I powered it from a small bench power supply set to 12 volts and turned it on. It seemed to work, at least on receive and the display showed a frequency in the 2-metre band. The display appeared to be a liquid crystal type using one or more small tungsten filament lamps to illuminate it. I twiddled the frequency control knob and the display numerals dissappeared. I rocked the control knob slightly and the illumination went out. Time to investigate.
The outer case comprises two bent pieces of steel each fastened by eight screws, some of which hold in place both parts of the outer case. A small Philips screwdriver is required as the screws are pretty tiny and once the two covers are removed the main circuit board is revealed. I looked at the soldering using a magnifier but all seemed well.
Next I needed to detach the front panel to get to the display. Three of the largest knobs just pull off leaving the remainder of the various little buttons in place. Next the front panel. This is held in place solely by four holes formed in the top and bottom edges which engage with clips formed on the adjacent metalwork. At this point beware that some of the plastic push buttons are liable to fall out, including a spring behind the on/off switch button.
Once the front panel is removed you can see the display module and the filament lamps.
The next step is to remove the nut securing the display circuit board assembly to the thread around the tuning control shaft.
In this example, once the nut was removed the assembly was loose and the cause of the problem was revealed. The assembly is designed to mate up with a circuit board at its rear via a tiny plug and socket and clearly this was the cause of the problem. I suspect the failure of the display was jointly due to the securing nut being slightly loose and slight tarnishing at the connector pins. To check that there was sufficient springiness in the socket I used a fine needle to jiggle the metal inserts then applied a small amount of switch cleaner. It did appear from solder residue around the filament bulb wire ends that these had been replaced in the past and its possible that the securing nut wasn't firmly tightened up. It's slightly awkward as the nut is fitted in a well in the plastic assembly.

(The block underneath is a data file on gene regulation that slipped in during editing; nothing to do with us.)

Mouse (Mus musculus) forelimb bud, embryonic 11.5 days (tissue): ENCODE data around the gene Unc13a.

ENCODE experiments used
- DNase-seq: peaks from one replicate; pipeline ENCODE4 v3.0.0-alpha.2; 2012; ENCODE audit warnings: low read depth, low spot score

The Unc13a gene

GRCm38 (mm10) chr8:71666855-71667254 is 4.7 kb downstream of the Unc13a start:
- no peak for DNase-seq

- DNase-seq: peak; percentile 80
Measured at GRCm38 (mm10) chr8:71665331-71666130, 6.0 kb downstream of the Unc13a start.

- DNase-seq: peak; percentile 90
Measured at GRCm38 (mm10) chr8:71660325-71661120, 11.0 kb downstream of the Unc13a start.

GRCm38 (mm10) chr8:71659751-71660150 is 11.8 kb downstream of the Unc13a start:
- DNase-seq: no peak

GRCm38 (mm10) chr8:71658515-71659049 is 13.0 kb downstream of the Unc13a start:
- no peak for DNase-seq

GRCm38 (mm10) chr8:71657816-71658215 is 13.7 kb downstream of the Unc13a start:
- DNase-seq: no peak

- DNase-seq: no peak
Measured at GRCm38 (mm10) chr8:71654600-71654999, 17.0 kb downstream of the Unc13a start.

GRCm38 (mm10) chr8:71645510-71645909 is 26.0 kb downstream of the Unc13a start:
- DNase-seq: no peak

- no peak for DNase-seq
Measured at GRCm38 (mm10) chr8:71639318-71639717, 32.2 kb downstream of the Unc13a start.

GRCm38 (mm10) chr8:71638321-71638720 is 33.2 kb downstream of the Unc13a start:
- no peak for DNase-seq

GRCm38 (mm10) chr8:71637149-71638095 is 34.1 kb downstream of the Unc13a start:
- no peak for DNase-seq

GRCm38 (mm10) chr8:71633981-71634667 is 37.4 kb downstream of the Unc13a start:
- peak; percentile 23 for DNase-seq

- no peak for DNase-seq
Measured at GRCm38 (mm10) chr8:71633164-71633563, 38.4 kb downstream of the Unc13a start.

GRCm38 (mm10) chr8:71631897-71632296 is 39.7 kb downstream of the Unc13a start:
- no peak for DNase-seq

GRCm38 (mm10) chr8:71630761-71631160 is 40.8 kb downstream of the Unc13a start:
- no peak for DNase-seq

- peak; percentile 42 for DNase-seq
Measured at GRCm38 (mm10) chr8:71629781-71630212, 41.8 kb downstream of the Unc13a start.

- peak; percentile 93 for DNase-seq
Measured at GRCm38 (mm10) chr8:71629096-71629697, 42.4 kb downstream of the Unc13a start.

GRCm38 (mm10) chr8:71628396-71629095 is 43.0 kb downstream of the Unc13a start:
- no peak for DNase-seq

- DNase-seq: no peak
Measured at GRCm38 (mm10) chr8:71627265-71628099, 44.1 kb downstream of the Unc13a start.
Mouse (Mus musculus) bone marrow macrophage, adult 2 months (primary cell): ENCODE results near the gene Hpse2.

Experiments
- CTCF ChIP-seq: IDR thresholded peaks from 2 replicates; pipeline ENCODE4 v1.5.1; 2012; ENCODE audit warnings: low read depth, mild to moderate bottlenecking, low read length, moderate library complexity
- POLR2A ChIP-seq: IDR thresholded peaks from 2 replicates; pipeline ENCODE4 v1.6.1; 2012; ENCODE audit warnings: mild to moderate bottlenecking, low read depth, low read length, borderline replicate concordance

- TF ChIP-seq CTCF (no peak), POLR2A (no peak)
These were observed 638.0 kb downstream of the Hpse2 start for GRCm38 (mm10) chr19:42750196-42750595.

At this point check that the relevant push buttons are properly located then click the display assembly into place and fit and tighten the nut using bent-nosed pliers or a suitable socket. There should be a reassuring click from the plug and socket as it mates together and it shouldn't be loose. A quick test showed the display lit up then I refitted the front panel and top and bottom covers, again checking the various push buttons were working.
The rig provides 5, 25 or 50 Watts output explaining the substantial rear heatsink. Besides the two-metre band you can also tune the Air Band which provides AM reception.
If I have time I'll check the RF power output but the spec says I'll need at least 12 amps of power to do this, so it can't be especially efficient?
Next I need to fix a much larger, HF transceiver owned by the same radio ham.